Greece Upbeat Ahead Of Debt Inspectors'
Gatopoulos And Elena Becatoros(AP and OfficialWire)ATHENS (GREECE)
gearing up for another tough week of negotiations on the country's crucial
second bailout as it tries to revive talks with private investors and has
its economy scrutinized by a team of international debt inspectors.
spokesman Pantelis Kapsis said Monday: "This is a critical time for
the Greek economy ... the negotiations are very difficult."
understood that there will be renewed pressure (from the debt inspectors)
to speed up structural reforms."
heads of inspectors from the so-called "troika" — the
International Monetary Fund, European Central Bank and European Commission
— are expected to arrive next week. The technical teams, meanwhile, will
begin work in Athens Tuesday, the same time Horst Reichenbach, the
European Commission's task force chief for Greece, is also due for a
part of the €130 billion ($166 billion) second bailout is a bond swap
deal with private creditors that is crucial to avoid a devastating
default. But those talks appeared close to collapse Friday amid
disagreements over the interest rates of the new bonds. The negotiations
are expected to resume this week, probably Wednesday.
Known as the
Private Sector Involvement, or PSI, the talks aim to reduce Greece's debt
by €100 billion ($127.8 billion) by swapping private creditors' bonds
with new ones with a 50 percent lower face value. Without it, the country
could suffer a catastrophic bankruptcy that would send shock waves through
the global economy.
the difficulties, there is optimism for the outcome" of the second
bailout deal, Kapsis said.
Dallara and Jean Lemierre of the Institute of International Finance, a
global body representing the private bondholders, met in Athens last week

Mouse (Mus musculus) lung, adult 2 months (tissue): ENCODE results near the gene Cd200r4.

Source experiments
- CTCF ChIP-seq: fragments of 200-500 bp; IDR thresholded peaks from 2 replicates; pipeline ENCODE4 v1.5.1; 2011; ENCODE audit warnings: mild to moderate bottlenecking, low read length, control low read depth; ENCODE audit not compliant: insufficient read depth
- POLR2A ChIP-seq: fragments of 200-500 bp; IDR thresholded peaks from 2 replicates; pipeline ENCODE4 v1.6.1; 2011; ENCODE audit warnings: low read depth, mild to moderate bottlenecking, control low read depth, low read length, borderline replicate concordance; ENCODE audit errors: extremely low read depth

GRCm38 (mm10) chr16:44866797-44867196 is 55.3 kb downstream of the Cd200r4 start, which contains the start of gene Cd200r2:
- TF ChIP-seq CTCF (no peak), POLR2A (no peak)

with Prime Minister Lucas Papademos and Finance Minister Evangelos
Venizelos, but the talks were suspended on Friday, with the IIF saying
that despite Greek efforts, there had not been "a constructive
consolidated response by all parties."
familiar with the talks said that while a deal appeared close last
Thursday, a problem arose Thursday night over the interest rate the new
bonds would have, with the International Monetary Fund and Germany seeking
a coupon rate below 3 percent — a very low rate for bonds that are paid
off in 20 to 30 years' time.
spoke on condition of anonymity to disclose details of the highly
rate that is that low is unlikely to be accepted by the banks and
investment funds holding government bonds — a crucial issue as the bond
swap must be voluntary if the deal is not to be considered a "credit
event" that could trigger the payment credit default swaps —
essentially insurance against a default.
running out of time to clinch a deal, as it faces a massive €14.5
billion bond redemption on March 20 that it cannot afford to pay.
bailout comes on top of a first, €110 billion rescue package that Greece
has been relying on since May 2010, after years of overspending and waste
left it facing an untenable public debt.